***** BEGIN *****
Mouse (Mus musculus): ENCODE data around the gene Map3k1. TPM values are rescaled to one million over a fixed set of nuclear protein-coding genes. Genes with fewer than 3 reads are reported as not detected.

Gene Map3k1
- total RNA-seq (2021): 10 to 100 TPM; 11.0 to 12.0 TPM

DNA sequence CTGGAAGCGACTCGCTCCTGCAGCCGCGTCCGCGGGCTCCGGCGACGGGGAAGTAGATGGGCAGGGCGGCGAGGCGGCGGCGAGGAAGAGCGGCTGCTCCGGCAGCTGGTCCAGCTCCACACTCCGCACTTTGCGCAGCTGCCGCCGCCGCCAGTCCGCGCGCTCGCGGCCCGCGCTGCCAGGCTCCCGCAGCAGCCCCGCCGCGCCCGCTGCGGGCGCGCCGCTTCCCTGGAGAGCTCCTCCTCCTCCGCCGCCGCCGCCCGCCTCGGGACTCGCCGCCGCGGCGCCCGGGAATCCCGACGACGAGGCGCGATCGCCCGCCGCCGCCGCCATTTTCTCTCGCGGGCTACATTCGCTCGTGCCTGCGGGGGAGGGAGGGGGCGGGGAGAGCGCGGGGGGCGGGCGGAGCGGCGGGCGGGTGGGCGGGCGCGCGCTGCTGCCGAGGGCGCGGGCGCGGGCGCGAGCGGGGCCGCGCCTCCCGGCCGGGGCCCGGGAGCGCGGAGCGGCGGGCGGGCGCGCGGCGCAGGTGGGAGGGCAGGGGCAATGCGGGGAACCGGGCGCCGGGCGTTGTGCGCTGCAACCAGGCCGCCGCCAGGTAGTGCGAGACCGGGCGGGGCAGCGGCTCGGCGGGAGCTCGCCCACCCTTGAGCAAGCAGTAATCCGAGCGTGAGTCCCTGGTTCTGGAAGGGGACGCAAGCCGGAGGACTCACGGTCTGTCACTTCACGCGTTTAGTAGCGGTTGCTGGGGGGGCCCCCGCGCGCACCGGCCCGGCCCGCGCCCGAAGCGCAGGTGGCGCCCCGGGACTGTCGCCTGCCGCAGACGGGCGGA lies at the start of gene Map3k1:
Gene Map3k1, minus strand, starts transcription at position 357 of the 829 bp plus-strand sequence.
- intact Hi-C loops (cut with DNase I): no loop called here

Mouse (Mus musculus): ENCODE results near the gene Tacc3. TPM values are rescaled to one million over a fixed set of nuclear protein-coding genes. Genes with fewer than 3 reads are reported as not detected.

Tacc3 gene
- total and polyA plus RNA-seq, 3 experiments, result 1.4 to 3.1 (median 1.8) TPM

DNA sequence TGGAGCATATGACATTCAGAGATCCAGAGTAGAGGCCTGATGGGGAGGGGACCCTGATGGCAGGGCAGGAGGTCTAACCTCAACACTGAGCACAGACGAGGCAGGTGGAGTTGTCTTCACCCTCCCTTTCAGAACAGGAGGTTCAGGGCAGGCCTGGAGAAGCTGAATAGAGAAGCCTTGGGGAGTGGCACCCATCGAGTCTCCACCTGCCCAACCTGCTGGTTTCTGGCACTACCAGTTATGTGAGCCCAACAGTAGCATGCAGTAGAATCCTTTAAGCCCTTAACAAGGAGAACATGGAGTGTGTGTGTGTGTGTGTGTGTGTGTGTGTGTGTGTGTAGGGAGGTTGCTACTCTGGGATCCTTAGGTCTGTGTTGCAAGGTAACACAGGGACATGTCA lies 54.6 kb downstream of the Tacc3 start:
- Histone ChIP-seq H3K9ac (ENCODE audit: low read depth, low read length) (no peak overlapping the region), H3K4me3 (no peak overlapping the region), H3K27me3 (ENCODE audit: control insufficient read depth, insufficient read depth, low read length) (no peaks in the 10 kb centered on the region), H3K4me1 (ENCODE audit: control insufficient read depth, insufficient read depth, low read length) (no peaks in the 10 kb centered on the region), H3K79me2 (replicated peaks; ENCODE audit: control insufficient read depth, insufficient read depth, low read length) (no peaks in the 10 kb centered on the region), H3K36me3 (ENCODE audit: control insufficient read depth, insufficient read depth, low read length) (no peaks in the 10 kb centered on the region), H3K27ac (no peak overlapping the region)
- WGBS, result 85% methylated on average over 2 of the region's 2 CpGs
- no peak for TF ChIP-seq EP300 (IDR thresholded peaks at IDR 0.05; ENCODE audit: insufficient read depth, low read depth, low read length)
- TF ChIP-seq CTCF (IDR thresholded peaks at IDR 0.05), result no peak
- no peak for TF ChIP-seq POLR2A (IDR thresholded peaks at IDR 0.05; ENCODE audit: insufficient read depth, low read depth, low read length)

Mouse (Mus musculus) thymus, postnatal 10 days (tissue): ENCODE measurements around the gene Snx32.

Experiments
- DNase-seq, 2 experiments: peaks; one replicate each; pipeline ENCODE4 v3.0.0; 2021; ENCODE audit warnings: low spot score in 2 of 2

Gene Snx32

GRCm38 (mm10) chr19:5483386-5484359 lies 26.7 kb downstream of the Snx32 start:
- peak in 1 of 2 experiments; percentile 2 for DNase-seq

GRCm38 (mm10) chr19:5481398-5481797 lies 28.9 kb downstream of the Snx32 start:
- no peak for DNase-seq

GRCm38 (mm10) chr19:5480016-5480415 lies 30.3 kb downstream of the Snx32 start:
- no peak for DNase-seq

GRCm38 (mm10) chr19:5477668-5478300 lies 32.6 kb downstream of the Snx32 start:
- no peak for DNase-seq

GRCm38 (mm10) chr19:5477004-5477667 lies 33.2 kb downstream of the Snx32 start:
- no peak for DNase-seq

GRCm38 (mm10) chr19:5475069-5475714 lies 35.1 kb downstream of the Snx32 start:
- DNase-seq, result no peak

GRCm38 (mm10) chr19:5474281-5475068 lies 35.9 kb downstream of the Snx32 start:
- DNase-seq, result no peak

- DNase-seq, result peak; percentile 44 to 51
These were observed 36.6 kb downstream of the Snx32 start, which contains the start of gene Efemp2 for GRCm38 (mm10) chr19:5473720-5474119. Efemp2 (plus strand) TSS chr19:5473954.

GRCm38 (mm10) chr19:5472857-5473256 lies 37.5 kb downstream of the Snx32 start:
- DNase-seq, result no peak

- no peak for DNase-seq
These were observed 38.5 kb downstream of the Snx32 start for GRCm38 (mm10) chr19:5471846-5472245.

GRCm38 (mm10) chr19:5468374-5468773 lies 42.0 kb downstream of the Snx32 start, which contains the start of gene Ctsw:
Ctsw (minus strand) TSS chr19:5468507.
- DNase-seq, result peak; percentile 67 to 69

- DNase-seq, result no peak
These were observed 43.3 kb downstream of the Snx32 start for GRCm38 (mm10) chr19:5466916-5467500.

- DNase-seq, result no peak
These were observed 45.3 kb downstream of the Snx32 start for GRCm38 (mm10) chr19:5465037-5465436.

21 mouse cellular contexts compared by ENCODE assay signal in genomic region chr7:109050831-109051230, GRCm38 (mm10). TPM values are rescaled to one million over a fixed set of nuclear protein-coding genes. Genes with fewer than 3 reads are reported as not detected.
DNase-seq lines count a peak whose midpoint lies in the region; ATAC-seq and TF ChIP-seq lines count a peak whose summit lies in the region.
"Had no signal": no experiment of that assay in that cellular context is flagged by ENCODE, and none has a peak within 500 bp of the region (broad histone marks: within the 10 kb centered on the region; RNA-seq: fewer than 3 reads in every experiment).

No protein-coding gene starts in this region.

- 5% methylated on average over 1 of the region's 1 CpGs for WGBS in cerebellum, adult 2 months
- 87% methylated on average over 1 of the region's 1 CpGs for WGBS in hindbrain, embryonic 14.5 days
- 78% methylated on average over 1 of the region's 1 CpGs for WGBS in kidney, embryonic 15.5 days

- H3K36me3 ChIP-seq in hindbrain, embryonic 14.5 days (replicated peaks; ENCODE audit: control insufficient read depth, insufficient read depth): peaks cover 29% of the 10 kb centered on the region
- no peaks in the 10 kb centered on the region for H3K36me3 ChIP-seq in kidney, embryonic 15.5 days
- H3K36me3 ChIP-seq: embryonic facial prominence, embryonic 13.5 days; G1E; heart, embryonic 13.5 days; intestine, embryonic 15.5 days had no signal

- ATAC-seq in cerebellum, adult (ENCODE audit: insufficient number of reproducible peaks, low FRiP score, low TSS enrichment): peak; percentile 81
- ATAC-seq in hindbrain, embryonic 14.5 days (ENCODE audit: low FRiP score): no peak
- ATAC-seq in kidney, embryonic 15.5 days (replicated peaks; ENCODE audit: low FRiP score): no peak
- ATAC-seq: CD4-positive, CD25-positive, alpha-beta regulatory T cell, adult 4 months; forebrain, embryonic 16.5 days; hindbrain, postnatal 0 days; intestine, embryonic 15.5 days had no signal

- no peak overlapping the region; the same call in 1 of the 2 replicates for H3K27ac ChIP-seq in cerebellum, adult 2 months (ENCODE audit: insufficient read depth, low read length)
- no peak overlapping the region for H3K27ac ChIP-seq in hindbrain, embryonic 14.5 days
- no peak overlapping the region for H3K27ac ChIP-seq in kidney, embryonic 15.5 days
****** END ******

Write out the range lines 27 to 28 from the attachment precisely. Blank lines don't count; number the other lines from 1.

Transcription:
- no peak for DNase-seq

GRCm38 (mm10) chr19:5477004-5477667 lies 33.2 kb downstream of the Snx32 start: